Monday, May 30, 2011

The Hardest Thing I've Ever Done (pt. 2)

I mentioned in the previous post that part of what I've been doing concurrent with my weight loss is expanding my boundaries - getting out more, working more, getting more things done, etc. I've been attempting to do this relatively gradually, and I have the luxury of doing so because my husband bears the burden of making enough money for us to live while my income for the last six years has been largely supplemental. Note that this is not as inequitable as it seems. For about 10 years, my income was the main one and his was supplemental. There was a time when he was a part-time worker and part-time "househusband" and I was the breadwinner, until I broke under the weight of my body and depression.

When I quit my full-time job in a state of what I'm sure would have been diagnosed as clinical depression, my husband has been supporting me in multiple ways. He not only economically supports me, but he mentally and physically did so. When I was at my heaviest and in great back pain, he'd not only make the money, but he also would go grocery shopping to spare me and spend his limited free time emotionally supporting me. I was, in many ways, an invalid he looked after emotionally. He patiently dealt with me as I ate myself deeper into disability, knowing that I couldn't change until I was "ready" and knowing that I might never be "ready", but loving me all the same and therefore doing what he needed to do.

In the last two years, as I've experienced improved health, mobility, and emotional states, there has been a slow change in the dynamic between my husband and I. We're both happy that we can go out and do things together again (as we once did very long ago), and I'm relieved that he no longer needs to do things like grocery shopping for me on top of his large workload. I'm also pleased to be contributing more to our household income, which will eventually result in his reduced working hours and more freedom for him (he chooses for the time being to work longer hours to improve our nest egg).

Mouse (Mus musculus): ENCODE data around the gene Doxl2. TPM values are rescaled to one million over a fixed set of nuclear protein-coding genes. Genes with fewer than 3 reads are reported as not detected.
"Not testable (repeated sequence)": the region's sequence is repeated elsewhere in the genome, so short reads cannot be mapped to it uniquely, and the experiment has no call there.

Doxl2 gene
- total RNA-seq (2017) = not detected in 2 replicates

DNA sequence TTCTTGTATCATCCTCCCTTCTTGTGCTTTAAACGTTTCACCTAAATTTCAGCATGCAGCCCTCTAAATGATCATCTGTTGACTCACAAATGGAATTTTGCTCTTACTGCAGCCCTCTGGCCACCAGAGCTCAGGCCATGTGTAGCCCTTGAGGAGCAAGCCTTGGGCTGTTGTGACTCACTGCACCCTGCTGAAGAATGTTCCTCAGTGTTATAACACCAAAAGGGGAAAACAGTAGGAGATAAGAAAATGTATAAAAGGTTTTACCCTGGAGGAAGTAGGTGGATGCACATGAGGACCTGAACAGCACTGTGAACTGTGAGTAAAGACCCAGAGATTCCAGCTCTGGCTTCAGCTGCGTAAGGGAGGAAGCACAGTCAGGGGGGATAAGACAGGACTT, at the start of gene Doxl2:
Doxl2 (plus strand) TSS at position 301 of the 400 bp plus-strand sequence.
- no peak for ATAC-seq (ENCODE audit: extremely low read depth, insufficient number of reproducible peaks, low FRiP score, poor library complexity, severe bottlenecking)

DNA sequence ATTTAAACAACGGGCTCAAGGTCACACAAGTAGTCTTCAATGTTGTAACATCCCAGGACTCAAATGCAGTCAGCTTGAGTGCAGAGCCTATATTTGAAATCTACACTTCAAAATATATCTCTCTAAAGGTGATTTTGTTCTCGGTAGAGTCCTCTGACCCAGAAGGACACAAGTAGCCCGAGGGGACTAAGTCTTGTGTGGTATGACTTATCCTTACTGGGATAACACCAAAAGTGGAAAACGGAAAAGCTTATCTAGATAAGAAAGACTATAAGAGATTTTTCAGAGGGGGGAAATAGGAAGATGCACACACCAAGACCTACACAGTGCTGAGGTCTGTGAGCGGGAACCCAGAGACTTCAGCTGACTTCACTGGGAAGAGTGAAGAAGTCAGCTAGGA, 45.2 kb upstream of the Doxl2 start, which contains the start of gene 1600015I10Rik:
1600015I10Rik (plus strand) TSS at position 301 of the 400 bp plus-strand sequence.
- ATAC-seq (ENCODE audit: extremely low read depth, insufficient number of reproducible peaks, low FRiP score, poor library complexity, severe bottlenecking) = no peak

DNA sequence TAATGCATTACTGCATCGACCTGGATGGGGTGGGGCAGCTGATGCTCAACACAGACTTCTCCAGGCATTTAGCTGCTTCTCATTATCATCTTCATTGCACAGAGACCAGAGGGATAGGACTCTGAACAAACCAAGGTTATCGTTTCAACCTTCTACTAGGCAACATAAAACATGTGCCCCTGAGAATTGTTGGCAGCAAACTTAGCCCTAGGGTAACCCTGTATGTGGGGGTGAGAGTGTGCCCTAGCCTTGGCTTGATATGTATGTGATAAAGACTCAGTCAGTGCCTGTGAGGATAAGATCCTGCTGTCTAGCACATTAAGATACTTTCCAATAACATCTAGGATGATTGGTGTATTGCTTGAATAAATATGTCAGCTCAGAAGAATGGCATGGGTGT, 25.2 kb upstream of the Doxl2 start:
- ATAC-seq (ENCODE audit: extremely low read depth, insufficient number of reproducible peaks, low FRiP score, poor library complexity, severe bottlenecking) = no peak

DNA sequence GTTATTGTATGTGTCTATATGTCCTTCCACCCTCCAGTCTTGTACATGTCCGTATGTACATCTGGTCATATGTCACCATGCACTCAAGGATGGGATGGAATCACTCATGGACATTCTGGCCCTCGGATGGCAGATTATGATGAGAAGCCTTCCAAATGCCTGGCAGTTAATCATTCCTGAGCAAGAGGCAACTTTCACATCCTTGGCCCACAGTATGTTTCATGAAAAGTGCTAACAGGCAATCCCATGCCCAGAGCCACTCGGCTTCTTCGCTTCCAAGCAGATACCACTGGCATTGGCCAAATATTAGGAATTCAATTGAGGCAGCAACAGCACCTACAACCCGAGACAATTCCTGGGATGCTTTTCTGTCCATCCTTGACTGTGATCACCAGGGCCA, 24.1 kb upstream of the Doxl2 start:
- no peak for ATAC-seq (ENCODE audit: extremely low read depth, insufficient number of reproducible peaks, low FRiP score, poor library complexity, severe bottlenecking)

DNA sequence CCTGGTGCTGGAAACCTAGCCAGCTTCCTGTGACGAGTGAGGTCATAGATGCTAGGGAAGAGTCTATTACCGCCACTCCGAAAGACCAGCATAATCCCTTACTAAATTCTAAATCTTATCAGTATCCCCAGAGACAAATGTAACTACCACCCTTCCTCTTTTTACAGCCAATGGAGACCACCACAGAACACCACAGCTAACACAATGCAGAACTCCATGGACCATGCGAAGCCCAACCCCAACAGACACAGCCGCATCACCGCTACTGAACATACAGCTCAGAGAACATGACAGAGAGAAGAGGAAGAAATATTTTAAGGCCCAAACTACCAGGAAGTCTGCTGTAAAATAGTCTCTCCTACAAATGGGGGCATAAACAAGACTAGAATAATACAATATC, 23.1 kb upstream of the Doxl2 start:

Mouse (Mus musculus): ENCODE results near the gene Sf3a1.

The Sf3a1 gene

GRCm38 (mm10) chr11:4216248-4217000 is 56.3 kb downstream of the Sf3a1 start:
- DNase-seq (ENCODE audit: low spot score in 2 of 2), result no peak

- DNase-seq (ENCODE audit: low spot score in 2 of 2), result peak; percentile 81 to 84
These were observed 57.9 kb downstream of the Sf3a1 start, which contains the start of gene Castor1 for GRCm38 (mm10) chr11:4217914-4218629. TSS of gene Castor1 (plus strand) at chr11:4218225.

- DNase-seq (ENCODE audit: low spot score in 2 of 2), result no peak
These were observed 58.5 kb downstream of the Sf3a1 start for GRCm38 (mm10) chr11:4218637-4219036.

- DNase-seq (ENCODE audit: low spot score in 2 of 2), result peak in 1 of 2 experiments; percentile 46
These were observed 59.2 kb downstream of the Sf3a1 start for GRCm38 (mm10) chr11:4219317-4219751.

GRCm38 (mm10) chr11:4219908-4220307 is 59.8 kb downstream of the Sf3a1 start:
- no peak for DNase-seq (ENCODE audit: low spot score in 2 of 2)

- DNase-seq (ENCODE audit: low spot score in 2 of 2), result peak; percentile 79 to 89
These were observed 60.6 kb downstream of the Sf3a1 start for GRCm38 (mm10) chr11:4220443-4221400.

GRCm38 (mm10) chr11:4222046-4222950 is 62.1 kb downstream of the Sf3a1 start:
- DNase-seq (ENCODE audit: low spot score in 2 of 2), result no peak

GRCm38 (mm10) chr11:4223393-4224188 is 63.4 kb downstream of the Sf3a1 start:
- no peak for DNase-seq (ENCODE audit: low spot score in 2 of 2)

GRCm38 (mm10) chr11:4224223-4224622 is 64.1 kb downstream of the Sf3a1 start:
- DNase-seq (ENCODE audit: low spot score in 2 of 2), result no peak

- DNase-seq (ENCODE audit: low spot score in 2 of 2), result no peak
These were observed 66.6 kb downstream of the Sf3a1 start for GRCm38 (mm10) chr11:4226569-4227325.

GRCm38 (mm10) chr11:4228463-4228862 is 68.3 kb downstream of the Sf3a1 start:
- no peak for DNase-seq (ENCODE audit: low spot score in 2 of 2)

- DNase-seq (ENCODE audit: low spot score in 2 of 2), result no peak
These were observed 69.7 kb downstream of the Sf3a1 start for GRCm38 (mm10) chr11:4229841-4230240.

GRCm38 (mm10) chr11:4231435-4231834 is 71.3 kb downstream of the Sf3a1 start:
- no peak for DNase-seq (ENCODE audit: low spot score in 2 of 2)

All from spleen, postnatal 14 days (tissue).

However, as I mentioned in my previous post, I'm not emotionally whole by any stretch of the imagination. In fact, I'm often on the edge of depression, despair, and simply feeling overwhelmed by the array of changes and shift in my identity. The steady push forward is at a pace I can just barely manage, but I think it's important to keep pushing ahead in order to be the person I want to be. However, this is a lot like running a marathon at just the edge of my endurance. Occasionally, I find that I've pushed myself too hard, and I have to stop and catch my breath.

The main problem is that emotionally this is harder to detect than it is physically. You don't know you've exceeded your capacity until you're depressed or have some sort of breakdown. This means I'm often in a state where I'm on the edge, and I need his support more than ever. Unfortunately, my husband sees someone who is getting much, much better and who requires less support than before, and reacts by giving me less unconsciously. Also, it is possible that (equally unconsciously), he's weary of looking after me and ready to move on to pursuing his own interests more now that the burden seems to be lifting.

The problem has been for us that I need less physical support and as much or more emotional support as my "success" continues. I've said before that I believe that people who have destructive relationships with food (relationships which result in reduced health or quality of life and are powerless to change them) have a mental health problem, or, at the very least, their eating issues are part of a manifestation of underlying issues. No one simply "likes food" to the extent of gaining up to nearly 400 lbs. without something deeper behind it. That's like "liking sex" to the point of never getting up off your back. There's something deeper there.

Getting back to the point though, as I've "gotten better" superficially, I've struggled as much (or more) psychologically, but I've gotten less support from my husband. This isn't because he doesn't want to be there for me, but because he has other interests he wants to pursue and cannot see any impediment to doing so. I also initially saw no reason for him not to do such things, but as time has gone on, we've had arguments and I've suffered because of the extent to which he wants to do them. It's taken awhile to figure out that my body changing hasn't changed my mind's need.